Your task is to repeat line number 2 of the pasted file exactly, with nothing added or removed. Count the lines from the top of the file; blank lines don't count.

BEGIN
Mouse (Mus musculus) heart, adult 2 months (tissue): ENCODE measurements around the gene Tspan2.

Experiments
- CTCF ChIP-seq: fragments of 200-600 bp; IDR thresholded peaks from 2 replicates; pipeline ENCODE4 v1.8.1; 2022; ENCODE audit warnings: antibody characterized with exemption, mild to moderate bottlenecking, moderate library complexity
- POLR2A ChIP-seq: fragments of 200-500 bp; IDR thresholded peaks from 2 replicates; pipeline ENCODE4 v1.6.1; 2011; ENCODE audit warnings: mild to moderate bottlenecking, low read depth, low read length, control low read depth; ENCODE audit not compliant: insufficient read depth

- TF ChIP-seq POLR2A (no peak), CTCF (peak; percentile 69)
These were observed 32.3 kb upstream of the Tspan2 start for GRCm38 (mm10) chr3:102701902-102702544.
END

Experiments